Role of Vitamin C Supplementation on Iron Overload and Oxidative Stress in Beta Thalassemia Major Patients in Maysan Province-Iraq

Jafar Naser Hussien, Sami Rahem Al-Katib, Salah Hashim Al-Zuhairy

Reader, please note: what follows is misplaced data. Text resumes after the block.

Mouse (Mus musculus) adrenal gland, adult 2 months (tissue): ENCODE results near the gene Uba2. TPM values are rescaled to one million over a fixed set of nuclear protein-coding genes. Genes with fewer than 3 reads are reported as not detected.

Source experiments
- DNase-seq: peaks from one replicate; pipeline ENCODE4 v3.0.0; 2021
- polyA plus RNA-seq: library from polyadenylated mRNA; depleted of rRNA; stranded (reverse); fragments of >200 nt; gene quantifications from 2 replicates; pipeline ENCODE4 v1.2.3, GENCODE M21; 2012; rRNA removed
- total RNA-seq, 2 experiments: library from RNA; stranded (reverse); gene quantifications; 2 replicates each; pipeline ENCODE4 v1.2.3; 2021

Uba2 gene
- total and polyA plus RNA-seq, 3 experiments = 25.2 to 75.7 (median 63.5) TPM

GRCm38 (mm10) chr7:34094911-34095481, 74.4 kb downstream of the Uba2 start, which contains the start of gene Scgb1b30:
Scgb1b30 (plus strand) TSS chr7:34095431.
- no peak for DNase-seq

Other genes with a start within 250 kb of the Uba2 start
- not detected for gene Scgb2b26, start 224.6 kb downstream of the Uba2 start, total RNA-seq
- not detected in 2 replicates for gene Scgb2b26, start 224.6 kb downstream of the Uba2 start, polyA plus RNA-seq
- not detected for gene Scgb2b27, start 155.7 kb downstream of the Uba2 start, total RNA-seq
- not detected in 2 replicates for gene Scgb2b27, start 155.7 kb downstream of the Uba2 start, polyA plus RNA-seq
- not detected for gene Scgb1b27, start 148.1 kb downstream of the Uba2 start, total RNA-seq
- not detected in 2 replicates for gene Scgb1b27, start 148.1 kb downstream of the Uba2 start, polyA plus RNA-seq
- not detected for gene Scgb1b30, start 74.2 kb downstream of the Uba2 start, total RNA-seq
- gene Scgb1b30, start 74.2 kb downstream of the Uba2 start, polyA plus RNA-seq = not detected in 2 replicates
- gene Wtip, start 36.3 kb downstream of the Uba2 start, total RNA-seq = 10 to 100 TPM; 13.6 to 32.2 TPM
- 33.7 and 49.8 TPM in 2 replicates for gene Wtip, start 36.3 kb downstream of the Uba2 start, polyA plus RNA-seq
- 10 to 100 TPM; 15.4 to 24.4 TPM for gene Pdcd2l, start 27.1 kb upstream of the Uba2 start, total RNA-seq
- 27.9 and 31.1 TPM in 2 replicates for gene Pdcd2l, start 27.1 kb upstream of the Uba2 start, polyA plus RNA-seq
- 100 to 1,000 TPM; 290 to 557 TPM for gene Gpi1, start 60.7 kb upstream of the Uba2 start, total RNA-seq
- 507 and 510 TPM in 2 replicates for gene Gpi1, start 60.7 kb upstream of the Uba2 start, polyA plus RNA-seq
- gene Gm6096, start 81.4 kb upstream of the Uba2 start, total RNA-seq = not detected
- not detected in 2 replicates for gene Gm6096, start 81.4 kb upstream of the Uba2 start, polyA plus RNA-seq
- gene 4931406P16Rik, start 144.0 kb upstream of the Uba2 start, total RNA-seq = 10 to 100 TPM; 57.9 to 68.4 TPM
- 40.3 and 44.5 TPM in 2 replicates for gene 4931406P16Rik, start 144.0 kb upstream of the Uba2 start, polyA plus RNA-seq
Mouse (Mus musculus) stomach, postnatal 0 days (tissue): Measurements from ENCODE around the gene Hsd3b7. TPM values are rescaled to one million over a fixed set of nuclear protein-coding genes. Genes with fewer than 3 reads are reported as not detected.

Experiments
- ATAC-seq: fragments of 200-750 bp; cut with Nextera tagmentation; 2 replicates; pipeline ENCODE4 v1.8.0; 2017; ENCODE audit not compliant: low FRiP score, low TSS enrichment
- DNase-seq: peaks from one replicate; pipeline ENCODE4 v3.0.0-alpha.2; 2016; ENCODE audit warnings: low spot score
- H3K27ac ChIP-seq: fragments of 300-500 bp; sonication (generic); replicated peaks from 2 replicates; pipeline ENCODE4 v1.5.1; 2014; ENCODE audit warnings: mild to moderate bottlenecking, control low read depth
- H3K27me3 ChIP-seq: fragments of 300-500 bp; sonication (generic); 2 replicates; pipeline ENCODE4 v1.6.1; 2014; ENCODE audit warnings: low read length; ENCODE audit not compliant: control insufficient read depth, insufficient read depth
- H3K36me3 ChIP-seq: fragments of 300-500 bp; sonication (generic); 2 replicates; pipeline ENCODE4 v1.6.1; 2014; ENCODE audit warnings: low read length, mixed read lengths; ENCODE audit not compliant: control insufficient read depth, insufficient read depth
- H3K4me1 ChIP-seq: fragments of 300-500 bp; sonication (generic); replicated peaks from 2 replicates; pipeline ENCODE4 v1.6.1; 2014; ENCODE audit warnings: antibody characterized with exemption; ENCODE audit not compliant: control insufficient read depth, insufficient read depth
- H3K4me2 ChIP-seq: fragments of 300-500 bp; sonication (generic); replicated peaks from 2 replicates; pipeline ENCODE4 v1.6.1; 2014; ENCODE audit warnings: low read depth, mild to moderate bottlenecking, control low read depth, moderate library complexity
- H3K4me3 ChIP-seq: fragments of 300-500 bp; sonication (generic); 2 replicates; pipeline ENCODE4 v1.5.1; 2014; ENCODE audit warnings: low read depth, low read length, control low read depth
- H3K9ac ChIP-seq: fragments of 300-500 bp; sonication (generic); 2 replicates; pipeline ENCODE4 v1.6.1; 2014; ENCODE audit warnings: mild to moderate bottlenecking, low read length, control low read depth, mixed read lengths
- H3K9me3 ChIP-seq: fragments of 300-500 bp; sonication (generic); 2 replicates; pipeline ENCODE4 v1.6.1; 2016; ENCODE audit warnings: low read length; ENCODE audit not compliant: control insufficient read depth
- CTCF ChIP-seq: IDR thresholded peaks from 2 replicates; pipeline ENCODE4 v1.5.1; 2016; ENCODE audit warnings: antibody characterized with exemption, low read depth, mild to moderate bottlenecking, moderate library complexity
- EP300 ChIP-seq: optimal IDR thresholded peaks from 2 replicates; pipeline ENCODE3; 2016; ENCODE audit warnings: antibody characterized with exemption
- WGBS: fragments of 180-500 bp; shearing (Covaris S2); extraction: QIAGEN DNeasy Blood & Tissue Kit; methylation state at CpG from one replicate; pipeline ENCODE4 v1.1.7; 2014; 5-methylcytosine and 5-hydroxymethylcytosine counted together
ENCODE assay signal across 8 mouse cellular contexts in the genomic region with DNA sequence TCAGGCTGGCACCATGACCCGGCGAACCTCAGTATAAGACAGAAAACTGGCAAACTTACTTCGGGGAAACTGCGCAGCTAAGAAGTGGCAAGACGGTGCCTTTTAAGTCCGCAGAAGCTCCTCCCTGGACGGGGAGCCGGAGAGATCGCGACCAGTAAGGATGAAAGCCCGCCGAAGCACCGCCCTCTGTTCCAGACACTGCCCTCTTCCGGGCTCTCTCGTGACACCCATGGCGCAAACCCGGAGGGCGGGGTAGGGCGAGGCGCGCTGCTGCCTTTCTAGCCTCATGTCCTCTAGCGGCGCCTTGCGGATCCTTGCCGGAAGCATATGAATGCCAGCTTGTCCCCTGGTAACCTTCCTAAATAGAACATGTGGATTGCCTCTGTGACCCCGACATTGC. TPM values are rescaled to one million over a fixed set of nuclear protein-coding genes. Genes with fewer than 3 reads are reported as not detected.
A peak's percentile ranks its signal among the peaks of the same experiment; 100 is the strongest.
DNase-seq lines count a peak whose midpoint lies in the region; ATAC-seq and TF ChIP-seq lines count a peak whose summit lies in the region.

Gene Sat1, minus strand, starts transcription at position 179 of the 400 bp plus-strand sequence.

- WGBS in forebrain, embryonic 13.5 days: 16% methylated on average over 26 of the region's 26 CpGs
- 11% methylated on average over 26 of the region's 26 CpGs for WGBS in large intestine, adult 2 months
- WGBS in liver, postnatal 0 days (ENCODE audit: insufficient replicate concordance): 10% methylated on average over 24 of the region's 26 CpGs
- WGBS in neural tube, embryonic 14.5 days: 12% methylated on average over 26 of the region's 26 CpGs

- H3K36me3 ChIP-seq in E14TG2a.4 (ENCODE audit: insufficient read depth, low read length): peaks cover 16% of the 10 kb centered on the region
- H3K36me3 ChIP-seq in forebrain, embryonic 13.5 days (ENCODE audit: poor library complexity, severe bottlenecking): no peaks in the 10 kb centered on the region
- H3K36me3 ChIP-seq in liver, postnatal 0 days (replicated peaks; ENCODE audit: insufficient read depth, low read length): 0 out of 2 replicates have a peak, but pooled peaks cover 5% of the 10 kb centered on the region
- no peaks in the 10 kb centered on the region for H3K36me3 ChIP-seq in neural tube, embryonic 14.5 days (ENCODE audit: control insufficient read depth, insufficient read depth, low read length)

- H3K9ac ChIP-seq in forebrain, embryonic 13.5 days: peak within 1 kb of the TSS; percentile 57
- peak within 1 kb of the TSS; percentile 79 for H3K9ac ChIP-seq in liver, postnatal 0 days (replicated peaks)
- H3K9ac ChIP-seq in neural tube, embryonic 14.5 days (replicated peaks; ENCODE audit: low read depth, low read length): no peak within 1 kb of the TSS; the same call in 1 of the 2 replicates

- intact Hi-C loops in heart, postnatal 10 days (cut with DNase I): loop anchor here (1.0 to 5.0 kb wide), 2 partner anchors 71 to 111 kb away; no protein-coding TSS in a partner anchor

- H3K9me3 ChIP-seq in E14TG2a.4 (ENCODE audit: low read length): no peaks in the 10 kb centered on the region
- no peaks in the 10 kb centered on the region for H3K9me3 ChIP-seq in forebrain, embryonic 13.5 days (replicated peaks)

Background: Vitamin C is a well-known powerful water soluble antioxidant and very powerful iron absorption enhancer. It was used for a long period in the management of thalassemia major (TM) patients hoping to decrease the oxidative stress initiated by iron overload resulted from hemolysis of erythrocytes and frequent blood transfusions (BT). Iron overload from BTs may be exacerbated in patients due to increased absorption of iron from the diet in response to ineffective erythropoiesis or vitamin C supplementation. Aim: To evaluate the impact of vitamin C supplementation on the iron overload and oxidative stress in beta thalassemia major patients Methods: Fifty five children were investigated in this study. Thirty two of them were patients with TM on frequent BTs and oral chelating drug (deferasirox), they were diagnosed by hemoglobin electrophoresis with a mean age of 9±4.3 y. Patients were attendees of the Blood Disease and Thalassemia center in Maysan Province-Iraq in the period between November 2013 and November 2014. Twenty three apparently healthy children with a mean age of 8±3.2 y were included as a control group. Patients were subjected to vitamin C supplementation (200mg/day) for 2 months. Serum; vitamin C, iron, malondialdehyde (MDA), ferritin and UIBC and complete blood count were determined. Results: There were significant increases of serum iron (P<0.05) and ferritin (P<0.05) levels with insignificant increase of serum MDA levels in samples of patients before supplementation when compared with those of the control groups. However, a significant decrease in serum vitamin C levels (P<0.05) and serum UIBC values (P<0.05) were evident during a similar comparison. The results of second samples, in comparison with the results of first samples referred to a statistically significant increase in serum vitamin C and serum iron (P<0.05), non-significant increase in serum ferritin and MDA and non-significant decrease in UIBC. The complete blood count remained the same in both samples. Conclusion Vitamin C is a powerful enhancer of iron absorption from GIT and releaser from intracellular stores than antioxidant agent. Vitamin C must be given with caution and continuous supervision to TM patients. Recommendation: It is essential to study both smaller and larger doses than 200mg with a longer periods and expanded age groups.

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